Last week my wife, Meg, wrote about her journey with her invisible illness and chronic pain, in her article titled My Life With Chronic Pain; the feedback has been phenomenal. We’ve heard from people close by, and as far away as New Zealand who appreciated her candor and vulnerability in sharing her struggles and what she has learned over the last 6 years since the car accident. So many people struggling with invisible illnesses feel isolated, alone in their journey, and feel as though they can’t share their struggles because it’s viewed as complaining, or because people simply do not understand.
This week, I want to share a bit of my story over the last 6 years, as a husband to a wife with chronic pain, and father to our two beautiful daughters who have also been a part of our journey. As little information as there is from those suffering from invisible illnesses, I come across even less information from those who are alongside those struggling with the illness, such as partners and family members. I hope that sharing my story can be helpful to those who are also wrestling with this complex, often heart-wrenching journey.
As I was driving into Vancouver this morning, I was trying to figure out how to start what I was about to write – how to sum up concisely the impact of the accident, and my wife’s struggle with her chronic pain. I’m also fairly guarded in sharing my emotional world publicly for many reasons, but I came up with a very succinct and specific conclusion: it broke my heart. Even as I sit here at the Railtown Café writing, it’s all I can do to hold back the tears.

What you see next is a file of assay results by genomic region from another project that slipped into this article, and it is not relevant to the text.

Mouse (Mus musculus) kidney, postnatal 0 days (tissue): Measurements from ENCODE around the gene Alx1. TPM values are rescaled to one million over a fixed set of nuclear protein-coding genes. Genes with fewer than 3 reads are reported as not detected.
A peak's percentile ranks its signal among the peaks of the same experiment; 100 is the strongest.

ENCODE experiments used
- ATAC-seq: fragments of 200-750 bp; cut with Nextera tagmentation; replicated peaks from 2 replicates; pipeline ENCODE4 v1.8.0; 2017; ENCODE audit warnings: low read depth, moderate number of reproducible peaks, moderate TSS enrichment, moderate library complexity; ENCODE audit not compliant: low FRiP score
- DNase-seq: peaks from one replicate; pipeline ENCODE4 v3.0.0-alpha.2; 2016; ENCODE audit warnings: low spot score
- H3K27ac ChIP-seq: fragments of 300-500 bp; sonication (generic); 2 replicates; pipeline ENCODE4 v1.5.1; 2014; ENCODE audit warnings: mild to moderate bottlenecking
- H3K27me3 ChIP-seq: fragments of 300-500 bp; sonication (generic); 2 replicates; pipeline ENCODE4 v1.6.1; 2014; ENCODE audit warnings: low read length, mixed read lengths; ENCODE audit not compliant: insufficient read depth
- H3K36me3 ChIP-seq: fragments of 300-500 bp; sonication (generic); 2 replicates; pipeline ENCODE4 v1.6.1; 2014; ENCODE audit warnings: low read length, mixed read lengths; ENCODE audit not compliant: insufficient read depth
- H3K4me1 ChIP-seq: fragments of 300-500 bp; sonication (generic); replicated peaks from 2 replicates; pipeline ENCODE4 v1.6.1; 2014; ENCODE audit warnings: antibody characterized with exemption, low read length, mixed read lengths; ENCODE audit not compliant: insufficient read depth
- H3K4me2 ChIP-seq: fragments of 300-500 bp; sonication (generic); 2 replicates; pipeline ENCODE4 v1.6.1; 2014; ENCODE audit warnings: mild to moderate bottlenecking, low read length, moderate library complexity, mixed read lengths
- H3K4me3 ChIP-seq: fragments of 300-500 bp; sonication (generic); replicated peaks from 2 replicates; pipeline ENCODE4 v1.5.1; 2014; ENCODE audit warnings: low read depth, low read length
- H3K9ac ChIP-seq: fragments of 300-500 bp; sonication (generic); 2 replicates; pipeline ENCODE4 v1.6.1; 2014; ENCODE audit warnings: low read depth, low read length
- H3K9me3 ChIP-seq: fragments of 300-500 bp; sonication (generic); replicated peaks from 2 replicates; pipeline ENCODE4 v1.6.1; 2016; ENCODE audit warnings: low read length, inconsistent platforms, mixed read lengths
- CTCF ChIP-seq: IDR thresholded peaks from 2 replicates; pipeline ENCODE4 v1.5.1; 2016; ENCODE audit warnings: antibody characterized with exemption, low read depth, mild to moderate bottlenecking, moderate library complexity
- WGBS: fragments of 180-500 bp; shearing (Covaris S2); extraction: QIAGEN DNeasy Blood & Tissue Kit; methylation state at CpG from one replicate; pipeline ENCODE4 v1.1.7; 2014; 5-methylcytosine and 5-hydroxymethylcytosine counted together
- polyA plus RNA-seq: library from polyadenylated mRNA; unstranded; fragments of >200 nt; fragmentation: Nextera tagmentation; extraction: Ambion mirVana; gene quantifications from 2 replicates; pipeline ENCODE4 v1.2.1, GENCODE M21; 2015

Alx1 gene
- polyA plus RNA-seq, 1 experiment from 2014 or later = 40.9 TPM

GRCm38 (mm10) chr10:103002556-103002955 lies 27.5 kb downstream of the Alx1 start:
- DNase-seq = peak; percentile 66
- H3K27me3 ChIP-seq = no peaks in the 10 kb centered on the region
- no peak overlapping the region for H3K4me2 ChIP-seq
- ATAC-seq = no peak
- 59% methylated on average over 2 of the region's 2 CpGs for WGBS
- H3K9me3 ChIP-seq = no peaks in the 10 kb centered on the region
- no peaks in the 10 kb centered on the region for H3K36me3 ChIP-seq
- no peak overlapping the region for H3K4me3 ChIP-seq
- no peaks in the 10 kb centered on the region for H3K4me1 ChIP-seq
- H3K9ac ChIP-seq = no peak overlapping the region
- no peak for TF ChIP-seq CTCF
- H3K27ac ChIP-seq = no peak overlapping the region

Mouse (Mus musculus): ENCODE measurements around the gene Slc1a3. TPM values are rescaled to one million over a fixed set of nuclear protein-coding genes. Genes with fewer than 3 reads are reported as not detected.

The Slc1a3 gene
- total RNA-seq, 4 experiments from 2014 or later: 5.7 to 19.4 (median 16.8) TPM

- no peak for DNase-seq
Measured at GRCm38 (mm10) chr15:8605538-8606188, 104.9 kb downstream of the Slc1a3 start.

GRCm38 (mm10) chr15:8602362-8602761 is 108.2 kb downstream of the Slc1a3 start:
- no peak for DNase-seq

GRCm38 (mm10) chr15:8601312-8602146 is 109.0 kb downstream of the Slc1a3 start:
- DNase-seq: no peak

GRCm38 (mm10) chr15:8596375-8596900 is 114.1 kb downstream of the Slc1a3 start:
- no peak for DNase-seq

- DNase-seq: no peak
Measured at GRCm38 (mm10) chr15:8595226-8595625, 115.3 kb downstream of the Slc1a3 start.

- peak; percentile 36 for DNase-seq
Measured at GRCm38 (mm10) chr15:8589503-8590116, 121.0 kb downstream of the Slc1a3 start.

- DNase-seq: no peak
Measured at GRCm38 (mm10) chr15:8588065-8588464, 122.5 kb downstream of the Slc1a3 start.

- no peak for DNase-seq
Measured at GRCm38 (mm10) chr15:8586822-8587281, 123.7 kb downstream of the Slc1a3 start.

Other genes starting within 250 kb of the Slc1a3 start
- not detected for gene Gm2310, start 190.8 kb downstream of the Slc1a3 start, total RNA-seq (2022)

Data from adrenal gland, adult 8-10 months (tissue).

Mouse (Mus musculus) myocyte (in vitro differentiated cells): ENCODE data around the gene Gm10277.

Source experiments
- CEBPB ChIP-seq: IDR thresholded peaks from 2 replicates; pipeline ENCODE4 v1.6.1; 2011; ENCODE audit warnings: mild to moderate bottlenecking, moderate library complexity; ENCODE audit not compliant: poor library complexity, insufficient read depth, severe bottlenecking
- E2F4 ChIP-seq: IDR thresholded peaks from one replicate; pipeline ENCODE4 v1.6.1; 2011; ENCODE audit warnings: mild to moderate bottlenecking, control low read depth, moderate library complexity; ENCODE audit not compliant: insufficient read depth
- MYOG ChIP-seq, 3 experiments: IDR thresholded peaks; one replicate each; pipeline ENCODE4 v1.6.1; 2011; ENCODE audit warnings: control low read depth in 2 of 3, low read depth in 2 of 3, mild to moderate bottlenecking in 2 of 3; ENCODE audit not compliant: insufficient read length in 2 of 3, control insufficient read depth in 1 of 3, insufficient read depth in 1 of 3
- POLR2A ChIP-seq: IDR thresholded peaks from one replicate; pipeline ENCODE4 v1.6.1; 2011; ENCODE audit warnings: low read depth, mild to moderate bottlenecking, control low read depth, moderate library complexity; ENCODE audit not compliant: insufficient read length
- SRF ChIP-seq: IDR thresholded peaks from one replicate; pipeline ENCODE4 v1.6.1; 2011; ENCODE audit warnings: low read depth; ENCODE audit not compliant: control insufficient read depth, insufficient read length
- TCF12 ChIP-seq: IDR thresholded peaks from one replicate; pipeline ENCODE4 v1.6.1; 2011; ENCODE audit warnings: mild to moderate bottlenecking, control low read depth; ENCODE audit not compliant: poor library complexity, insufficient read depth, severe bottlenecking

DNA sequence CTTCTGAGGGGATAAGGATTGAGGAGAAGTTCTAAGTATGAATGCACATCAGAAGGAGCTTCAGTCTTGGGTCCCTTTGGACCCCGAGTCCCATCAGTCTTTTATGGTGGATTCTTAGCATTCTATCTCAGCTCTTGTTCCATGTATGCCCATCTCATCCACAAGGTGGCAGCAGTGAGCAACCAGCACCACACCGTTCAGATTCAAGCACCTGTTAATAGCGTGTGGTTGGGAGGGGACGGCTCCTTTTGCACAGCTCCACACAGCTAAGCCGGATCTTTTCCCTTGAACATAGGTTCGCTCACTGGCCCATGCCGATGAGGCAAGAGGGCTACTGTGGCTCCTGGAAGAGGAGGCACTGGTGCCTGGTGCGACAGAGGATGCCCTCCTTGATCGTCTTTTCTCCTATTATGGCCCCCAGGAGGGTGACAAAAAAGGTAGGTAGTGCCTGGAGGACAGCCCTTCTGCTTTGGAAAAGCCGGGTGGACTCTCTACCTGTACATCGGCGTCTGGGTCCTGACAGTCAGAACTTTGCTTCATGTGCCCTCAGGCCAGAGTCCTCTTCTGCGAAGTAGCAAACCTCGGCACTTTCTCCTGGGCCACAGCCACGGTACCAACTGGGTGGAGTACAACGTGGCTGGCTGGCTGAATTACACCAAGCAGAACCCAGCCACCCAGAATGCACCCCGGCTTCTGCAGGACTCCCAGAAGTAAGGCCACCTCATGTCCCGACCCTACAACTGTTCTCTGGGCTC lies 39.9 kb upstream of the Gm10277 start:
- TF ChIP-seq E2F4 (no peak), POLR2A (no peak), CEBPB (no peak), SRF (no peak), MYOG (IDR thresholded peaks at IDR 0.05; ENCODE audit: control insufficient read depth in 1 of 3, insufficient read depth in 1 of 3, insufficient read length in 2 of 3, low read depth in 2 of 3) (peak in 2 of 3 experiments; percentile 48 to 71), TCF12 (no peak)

You see, for better or for worse, I have always put Meg on a pedestal. If you’ve met me in person, you’ve likely heard me refer to her as my “far better half,” or comment on the fact that she is the “smart one.” This isn’t pithy banter on my part – it is truly the long-held belief about Meg that I have held, and still do. What I wasn’t prepared for, however, was the impact of seeing my brilliant, high functioning wife, laid out on the couch for weeks on end, unable to function in daily life, and struggling to figure out how many plates she needed to put on the table for dinner. I can’t begin to describe how seeing this changed my life, and changed my focus.
I immediately went into survival mode. I was working for the Fraser Health Authority at the time, and immediately started seeking out jobs closer to home as I was suddenly the only functioning adult in our house, with two children under the age of 4. I was Dad, Mom, housekeeper, breadwinner, and more. Now, I have to say that we have been so fortunate to have an unbelievably supportive family and friends who have given us an amazing amount of support for which I am extremely grateful. I honestly have no idea how we would have survived without them.
Even with all of this help, and even as we started seeing improvements, I was and quite frankly, still am heartbroken. When I’m working with kids, parents, and families I often explain that one of the hardest things in the world as a parent is to see your child in pain; I’m not sure, however, which is worse: seeing your child in pain or your spouse. At this point, I was seeing both and it was overwhelming.